Binary pulsar tidal locking

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How many neutron stars are binaries of other neutron stars?

Hulse-Taylor binary, discovered in 1974, has orbital period of 7,75 hours. And the pulsar component rotates at 59 milliseconds. The orbit is also eccentric, from 1,1 to 4,8 solar radii. Expected to merge in 300 million years.

PSR J0737-3039, discovered in 2003, has orbital period of 2,4 hours. The periods of the pulsars are 22 milliseconds and 2,7 seconds. Merger due in 85 million years.

The one merger detected so far was noticed in gravity waves about 100 seconds ahead.

What would be the present orbital period of a binary neutron star due to merge in, say, 20 years, so that we could design, fund and build observatories to get a good view?

Does tidal friction operate on pulsars?

About how long before merger, in which range of orbital periods, would tidal friction cause the rotational period of a pulsar to become equal to the orbital period of the neutron star binary?
 

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  • #2
Chronos
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The inspiral process of binary neutron star systems is painfully slow. For example, the predicted time before merger for the Hulse Taylor binary [of nobel fame] is roughly 300 million years, despite the fact the orbital period is under 8 housr and they are only separated by around a half million miles. For a binary system on the brink of merger [<100 years] the orbital period would be very much shorter than 8 hours and the two would be separated by much less than half a million miles. The extremely low luminosity of neutron stars would make EM observation of sny such system extremely challenging. Gravitational wave emissions are also very weak prior to merger The short gamma ray burst associated GO event GW170817 was not detected until more than 10 hours later by SWIFT, which probably has as much to do with the low luminosity of initial EM emissions as any time delay in light speed vs gravity wave differences. The long and short of it is EM detection of neutron stars is very difficult and binary neutron star systems are quite rare, and assuming the usual result of merger is a short gamma burst, the odds stronglyy disfavor observing such a system within our own galaxy at present [GW170817A is the nearest short GRB on record at z=.010, oi about 130 million light years distant].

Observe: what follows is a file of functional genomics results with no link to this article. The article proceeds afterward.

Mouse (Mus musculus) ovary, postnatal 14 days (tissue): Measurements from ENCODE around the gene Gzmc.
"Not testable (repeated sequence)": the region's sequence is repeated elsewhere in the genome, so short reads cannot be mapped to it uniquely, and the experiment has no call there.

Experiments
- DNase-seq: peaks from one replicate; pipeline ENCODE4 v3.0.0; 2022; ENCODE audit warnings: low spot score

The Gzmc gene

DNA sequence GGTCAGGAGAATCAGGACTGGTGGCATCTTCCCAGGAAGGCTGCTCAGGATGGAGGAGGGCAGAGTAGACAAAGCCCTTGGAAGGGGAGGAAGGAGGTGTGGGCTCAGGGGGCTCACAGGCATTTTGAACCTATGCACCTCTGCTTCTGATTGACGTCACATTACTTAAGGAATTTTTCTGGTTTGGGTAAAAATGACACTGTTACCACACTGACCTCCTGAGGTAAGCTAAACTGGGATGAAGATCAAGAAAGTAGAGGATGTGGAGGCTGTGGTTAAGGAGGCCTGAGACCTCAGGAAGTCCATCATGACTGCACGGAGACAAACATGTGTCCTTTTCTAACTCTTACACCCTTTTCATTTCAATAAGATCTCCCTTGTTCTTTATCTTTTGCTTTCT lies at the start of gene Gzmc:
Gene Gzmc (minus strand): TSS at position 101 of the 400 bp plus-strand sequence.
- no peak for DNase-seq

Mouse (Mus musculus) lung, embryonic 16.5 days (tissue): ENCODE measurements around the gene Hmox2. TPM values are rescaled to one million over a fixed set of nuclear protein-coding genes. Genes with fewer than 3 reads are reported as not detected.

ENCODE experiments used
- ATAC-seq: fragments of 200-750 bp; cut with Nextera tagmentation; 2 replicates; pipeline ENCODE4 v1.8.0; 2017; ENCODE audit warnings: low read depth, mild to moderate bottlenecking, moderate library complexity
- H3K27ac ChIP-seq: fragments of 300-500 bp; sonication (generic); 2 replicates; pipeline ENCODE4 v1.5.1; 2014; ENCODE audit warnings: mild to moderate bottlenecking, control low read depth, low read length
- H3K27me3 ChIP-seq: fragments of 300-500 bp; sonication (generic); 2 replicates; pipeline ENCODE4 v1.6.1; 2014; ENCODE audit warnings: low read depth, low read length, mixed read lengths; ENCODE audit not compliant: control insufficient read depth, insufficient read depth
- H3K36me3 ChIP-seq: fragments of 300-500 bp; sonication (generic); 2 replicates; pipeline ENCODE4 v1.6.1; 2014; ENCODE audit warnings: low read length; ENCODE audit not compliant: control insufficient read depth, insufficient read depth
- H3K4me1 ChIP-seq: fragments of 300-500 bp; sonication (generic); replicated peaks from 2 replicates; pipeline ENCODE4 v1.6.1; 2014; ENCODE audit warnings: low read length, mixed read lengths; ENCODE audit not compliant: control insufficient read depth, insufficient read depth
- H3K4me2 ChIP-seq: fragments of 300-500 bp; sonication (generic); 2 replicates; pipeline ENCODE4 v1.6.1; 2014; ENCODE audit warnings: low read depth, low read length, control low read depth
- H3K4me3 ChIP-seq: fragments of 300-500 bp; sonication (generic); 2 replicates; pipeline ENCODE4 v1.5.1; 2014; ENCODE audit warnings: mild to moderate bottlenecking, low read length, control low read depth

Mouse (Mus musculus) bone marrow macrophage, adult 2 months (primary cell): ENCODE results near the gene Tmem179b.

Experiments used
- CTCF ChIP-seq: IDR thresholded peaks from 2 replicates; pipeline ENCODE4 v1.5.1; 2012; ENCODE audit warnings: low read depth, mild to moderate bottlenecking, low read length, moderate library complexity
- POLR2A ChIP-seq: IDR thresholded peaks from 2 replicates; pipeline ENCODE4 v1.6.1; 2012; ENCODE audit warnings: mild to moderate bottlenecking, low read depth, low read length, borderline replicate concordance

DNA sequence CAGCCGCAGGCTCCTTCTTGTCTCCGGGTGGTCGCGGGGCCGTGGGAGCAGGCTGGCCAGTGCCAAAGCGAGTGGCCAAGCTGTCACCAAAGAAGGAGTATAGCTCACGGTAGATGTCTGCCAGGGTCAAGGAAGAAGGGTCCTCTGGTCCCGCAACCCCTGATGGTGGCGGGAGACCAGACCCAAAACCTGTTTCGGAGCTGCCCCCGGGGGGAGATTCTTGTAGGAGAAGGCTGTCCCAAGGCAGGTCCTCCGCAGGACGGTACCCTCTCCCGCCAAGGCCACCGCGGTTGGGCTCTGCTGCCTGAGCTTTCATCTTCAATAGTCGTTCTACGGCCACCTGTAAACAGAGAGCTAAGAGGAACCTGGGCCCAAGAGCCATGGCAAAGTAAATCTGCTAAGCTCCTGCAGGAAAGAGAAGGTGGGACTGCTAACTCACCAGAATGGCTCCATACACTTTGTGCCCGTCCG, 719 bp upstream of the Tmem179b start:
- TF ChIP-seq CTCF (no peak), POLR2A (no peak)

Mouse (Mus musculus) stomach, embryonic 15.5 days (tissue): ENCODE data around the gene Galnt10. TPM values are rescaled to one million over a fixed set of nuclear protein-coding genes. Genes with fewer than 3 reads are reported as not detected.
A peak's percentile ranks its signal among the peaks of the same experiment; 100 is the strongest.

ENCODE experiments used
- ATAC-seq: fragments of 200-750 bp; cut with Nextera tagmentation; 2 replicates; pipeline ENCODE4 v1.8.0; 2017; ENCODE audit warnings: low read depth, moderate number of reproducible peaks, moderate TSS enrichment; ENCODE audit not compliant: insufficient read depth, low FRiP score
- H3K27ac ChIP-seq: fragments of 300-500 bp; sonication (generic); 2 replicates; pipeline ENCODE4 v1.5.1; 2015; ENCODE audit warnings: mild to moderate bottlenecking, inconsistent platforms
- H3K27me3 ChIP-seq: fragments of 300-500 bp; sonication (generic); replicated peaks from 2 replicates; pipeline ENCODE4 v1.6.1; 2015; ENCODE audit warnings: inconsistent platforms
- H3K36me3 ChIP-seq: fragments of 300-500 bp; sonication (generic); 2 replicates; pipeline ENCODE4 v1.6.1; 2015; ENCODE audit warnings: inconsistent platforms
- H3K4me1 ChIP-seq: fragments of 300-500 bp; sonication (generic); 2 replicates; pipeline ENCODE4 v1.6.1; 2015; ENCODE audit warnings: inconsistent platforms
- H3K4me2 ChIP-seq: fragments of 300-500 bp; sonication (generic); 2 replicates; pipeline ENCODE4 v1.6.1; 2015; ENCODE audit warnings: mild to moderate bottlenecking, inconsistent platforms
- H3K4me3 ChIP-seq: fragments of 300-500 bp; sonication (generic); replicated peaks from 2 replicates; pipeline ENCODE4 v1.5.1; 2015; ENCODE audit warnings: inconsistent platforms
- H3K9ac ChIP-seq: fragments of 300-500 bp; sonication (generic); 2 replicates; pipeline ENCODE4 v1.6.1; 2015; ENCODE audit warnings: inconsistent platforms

• #3
Vanadium 50
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say, 20 years, so that we could design, fund and build observatories to get a good view?
Not going to happen.

If Taylor-Hulse has a remaining lifetime of hundreds of millions of years, that means there needs to be tens of millions of (observed) such objects to find one with only decades left. There are 223.
 
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  • #4
stefan r
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Does tidal friction operate on pulsars?

About how long before merger, in which range of orbital periods, would tidal friction cause the rotational period of a pulsar to become equal to the orbital period of the neutron star binary?
Why would there be a correlation? Two neutron stars could merge without locking. If they are spinning retrograde to the orbit tidal forces could help spiral them in.
 
  • #5
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Why would there be a correlation?
Because there would be tidal forces and tidal friction.